The business events sector will be key to New Zealand’s recovery as a visitor destination, and demand to meet there is still high despite closed borders, industry leaders told the Future of Business Events Virtual Summit last week.
More than 430 industry representatives took part in the event, run by Business Events Industry Aotearoa (BEIA). The Summit’s theme ‘Rally, Rebuild and Restart’ was appropriate after an extraordinary two years where the industry had been through a forced metamorphosis, BEIA chief executive Lisa Hopkins said.
In a joint presentation, Lisa Hopkins and Bjoern Spreitzer, general manager of domestic and business events for Tourism New Zealand said opening up the international border was paramount to the future success of the sector. They predicted a slow and staggered recovery the longer the strict border measures, including seven-day quarantine, stayed in place.
Tourism New Zealand research shows the willingness to bid for conferences here has increased, and New Zealand’s challenge now is to be present in international markets, and to stay on the map.
“To support this, BEIA will be looking at solutions to present to Government and officials on removing the MIQ impediment at the border. We all agree health and safety for visitors and community is a priority,” Hopkins said.
“Running in parallel with that work is recognition of the significance of the domestic market will remain significant. As a sector, our job is to continue to engage and excite local event owners and agencies with innovative solutions and new destinations.
“The goal of the Summit was to offer a sense of measured optimism, which will have our industry stay future-focused. We heard from international customers who told us that New Zealand is still very much a desirable destination supporting what we heard from Tourism New Zealand. I hope our audience came away feeling inspired and hopeful,” she said.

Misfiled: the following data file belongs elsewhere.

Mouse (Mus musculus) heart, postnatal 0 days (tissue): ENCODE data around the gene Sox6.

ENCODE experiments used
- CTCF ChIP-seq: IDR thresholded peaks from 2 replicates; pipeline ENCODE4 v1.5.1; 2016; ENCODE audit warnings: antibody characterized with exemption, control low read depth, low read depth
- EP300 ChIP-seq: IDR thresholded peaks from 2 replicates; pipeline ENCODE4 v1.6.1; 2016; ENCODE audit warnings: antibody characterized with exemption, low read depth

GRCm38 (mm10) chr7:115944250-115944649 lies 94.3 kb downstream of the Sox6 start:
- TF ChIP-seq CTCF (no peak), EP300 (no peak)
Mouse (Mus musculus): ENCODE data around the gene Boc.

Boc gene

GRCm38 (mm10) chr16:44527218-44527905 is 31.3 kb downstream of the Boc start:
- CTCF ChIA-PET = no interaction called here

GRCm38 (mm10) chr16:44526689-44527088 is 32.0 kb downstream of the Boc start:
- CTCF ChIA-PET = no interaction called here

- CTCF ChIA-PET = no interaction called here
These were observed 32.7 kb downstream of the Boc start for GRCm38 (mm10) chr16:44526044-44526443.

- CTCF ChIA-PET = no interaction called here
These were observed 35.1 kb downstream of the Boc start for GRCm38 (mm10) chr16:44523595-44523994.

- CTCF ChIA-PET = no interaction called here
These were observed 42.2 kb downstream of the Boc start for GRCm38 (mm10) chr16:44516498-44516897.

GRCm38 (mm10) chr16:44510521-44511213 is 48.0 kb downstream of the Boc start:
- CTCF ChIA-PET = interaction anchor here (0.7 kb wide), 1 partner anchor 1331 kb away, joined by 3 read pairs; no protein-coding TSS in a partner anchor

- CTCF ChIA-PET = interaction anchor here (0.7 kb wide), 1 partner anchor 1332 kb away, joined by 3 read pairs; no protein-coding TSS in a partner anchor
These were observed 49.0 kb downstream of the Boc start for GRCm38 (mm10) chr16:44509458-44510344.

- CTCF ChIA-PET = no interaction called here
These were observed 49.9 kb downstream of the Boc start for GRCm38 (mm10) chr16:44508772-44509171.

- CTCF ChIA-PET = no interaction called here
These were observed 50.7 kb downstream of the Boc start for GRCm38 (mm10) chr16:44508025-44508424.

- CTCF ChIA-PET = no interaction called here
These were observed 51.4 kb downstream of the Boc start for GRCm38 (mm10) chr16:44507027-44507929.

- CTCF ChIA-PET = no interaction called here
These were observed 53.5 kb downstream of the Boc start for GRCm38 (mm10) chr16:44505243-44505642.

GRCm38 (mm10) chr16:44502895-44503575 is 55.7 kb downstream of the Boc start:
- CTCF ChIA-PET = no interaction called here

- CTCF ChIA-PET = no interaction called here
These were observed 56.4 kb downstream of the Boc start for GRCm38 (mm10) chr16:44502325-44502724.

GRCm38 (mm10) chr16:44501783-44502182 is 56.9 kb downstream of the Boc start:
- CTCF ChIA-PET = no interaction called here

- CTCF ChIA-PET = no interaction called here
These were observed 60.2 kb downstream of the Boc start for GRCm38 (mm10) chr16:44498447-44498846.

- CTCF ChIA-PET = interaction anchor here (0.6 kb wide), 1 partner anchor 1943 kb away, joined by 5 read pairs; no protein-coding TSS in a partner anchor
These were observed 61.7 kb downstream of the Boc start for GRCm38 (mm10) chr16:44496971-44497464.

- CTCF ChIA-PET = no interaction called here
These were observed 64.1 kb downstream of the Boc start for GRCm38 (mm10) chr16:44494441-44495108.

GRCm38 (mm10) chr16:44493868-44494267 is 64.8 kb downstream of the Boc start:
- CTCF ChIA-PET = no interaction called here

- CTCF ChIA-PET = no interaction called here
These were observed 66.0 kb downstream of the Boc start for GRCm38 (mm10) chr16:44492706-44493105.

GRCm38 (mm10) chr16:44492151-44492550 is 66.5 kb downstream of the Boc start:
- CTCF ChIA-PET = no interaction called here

During the Summit, BEIA presented a forecast which suggests the New Zealand business events sector will recover to pre-Covid levels by the end of 2024, which mirrors a recent report from the Global Business Travel Association (GBTA).
Looking ahead, BEIA also signalled sustainable events as a major priority. Participants all agreed the carbon footprint events can create was a key issue globally, especially for long-haul destinations such as New Zealand.
“We agree with Greg Foran, Air New Zealand CEO, who recently suggested that carbon off-setting will soon be saturated. However, we believe finding solutions that will support customer decisions when choosing New Zealand as a medium to long-haul destination will be our Association’s second priority after open and MIQ-free borders. Both BEIA and Tourism New Zealand are aligned in supporting the industry to play a leadership role in this,” they said.
“Above all, our Summit reinforced the sector’s adaptability and its solutions-oriented mindset. Our sense of community and the way we worked closely and collaboratively has become a characteristic which in many ways has produced one silver lining from this pandemic,” Hopkins said.